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Re: [beemonitoring] BIML updates - New State Records DC, SC, MD - Mystery Map #2

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  • Jack Neff
    Colletes validus has a large malar space but you might want to check out Xeromelissa rozeni for one of the truely great malar spaces.  Not a common bee in
    Message 1 of 2 , Jan 5, 2010
      Colletes validus has a large malar space but you might want to check out Xeromelissa rozeni for one of the truely great malar spaces.  Not a common bee in collections but I believe one is pictured on the homepage of Amro Zayed (amrozayed.com).  
      best

      Jack


      John L. Neff
      Central Texas Melittological Institute
      7307 Running Rope
      Austin,TX 78731 USA
      512-345-7219

      --- On Tue, 12/29/09, Sam Droege <sdroege@...> wrote:

      From: Sam Droege <sdroege@...>
      Subject: [beemonitoring] BIML updates - New State Records DC, SC, MD - Mystery Map #2
      To: beemonitoring@yahoogroups.com
      Date: Tuesday, December 29, 2009, 11:19 AM

       


      All:

      In the quiet holiday time I have been catching up with my identification backlog and that has resulted in some new records.

      District of Columbia - A relatively short list of records for this region considering that the Smithsonian is located here.  Past regional collection, however, concentrated in Northern Virginia, along the Potomac River just above and outside of the District, and in the Beltsville, Maryland area.

      Nomada australis - Sidwell Friends School in NW DC
      Lasioglossum atlanticum - Sidwell
      Lasioglossum quebecense - Sidwell

      Note that Sidwell Friends School sits on the edge of Rock Creek Park in NW Washington and has been putting out bowls for the past few years and with relatively little effort has managed to establish 10-15 new District Records....yes, that means there are likely new records in your back yard too...

      Maryland -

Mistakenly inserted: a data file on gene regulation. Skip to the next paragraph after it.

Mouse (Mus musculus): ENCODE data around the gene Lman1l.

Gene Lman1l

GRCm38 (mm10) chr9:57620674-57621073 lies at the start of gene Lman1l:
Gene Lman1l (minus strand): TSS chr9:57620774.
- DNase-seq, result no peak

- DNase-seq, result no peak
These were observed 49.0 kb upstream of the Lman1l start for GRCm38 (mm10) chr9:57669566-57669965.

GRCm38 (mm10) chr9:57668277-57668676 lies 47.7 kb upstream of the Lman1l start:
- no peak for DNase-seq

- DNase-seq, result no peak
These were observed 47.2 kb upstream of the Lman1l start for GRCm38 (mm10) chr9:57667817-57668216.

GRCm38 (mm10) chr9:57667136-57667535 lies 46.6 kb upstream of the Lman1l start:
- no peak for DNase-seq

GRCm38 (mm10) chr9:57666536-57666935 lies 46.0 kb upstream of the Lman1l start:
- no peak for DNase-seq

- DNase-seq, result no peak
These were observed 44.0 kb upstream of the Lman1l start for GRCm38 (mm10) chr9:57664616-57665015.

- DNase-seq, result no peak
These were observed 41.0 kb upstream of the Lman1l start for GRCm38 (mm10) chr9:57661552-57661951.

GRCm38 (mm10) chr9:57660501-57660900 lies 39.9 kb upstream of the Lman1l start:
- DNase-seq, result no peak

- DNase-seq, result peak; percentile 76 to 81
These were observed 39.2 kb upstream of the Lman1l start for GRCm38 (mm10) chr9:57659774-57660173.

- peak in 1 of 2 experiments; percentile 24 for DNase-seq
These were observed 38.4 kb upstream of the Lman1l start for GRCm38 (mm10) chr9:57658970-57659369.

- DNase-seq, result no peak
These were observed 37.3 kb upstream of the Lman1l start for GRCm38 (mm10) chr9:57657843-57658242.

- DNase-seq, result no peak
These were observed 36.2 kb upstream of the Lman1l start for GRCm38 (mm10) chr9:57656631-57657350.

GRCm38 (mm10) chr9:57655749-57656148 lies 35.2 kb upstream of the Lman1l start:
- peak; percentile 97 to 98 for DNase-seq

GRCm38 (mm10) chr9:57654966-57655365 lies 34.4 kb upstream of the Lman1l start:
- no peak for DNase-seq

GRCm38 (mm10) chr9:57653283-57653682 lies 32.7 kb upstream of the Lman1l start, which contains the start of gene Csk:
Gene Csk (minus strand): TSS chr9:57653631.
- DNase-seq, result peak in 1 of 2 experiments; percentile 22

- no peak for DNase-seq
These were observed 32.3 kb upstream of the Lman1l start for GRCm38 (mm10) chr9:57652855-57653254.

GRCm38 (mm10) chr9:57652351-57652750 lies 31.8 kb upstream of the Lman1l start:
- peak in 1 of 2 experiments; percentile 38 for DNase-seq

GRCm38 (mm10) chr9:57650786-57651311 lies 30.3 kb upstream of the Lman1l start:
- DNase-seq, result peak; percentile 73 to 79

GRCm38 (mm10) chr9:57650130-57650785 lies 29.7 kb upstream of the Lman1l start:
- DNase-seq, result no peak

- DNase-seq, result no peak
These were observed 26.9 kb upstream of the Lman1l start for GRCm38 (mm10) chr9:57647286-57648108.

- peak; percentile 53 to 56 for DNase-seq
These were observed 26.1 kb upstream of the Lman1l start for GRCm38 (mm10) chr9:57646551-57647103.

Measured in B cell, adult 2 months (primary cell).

Lasioglossum cinctipes - Far western Maryland on the Allegheny Plateau by Sam Droege (John Ascher is looking into a possible additional specimen from a picture he obtained in Cecil County).  A northern species.  

      South Carolina

      Megachile mucida - A gorgeous male with huge inflated front tibia - Carolina Sandhills National Wildlife Refuge by Sam Droege
      Colletes validus - Several males collected this past March one of the worlds record long malar spaces....over 2 times the width of the mandible base.  Carolina Sandhills National Wildlife Refuge by Sam Droege
      Lasioglossum raleighense - A relatively uncommon species that pops up here and there in the South, particularly on the Coastal Plain.  Carolina Sandhills National Wildlife Refuge by Sam Droege


      Mystery Map - answers at the bottom



      Sam Droege  sdroege@usgs. gov                      
      w 301-497-5840 h 301-390-7759 fax 301-497-5624
      USGS Patuxent Wildlife Research Center
      BARC-EAST, BLDG 308, RM 124 10300 Balt. Ave., Beltsville, MD  20705
      Http://www.pwrc. usgs.gov


      THE FORCE THAT THROUGH THE GREEN FUSE DRIVES THE FLOWER

      The force that through the green fuse drives the flower
      Drives my green age; that blasts the roots of trees
      Is my destroyer.
      And I am dumb to tell the crooked rose
      My youth is bent by the same wintry fever.


      The force that drives the water through the rocks
      Drives my red blood; that dries the mouthing streams
      Turns mine to wax.
      And I am dumb to mouth unto my veins
      How at the mountain spring the same mouth sucks.


      The hand that whirls the water in the pool
      Stirs the quicksand; that ropes the blowing wind
      Hauls my shroud sail.
      And I am dumb to tell the hanging man
      How of my clay is made the hangman's lime.


      The lips of time leech to the fountain head;
      Love drips and gathers, but the fallen blood
      Shall calm her sores.
      And I am dumb to tell a weather's wind
      How time has ticked a heaven round the stars.


      And I am dumb to tell the lover's tomb
      How at my sheet goes the same crooked worm.
         - Dylan Thomas



      P Bees are not optional.

      Answer:

      Two closely related introduced species.  Note the spotty distribution of M. rotundata... which seems to prefer urban areas.  The M. apicalis were all collected off of its primary pollen plant...Knapweed.

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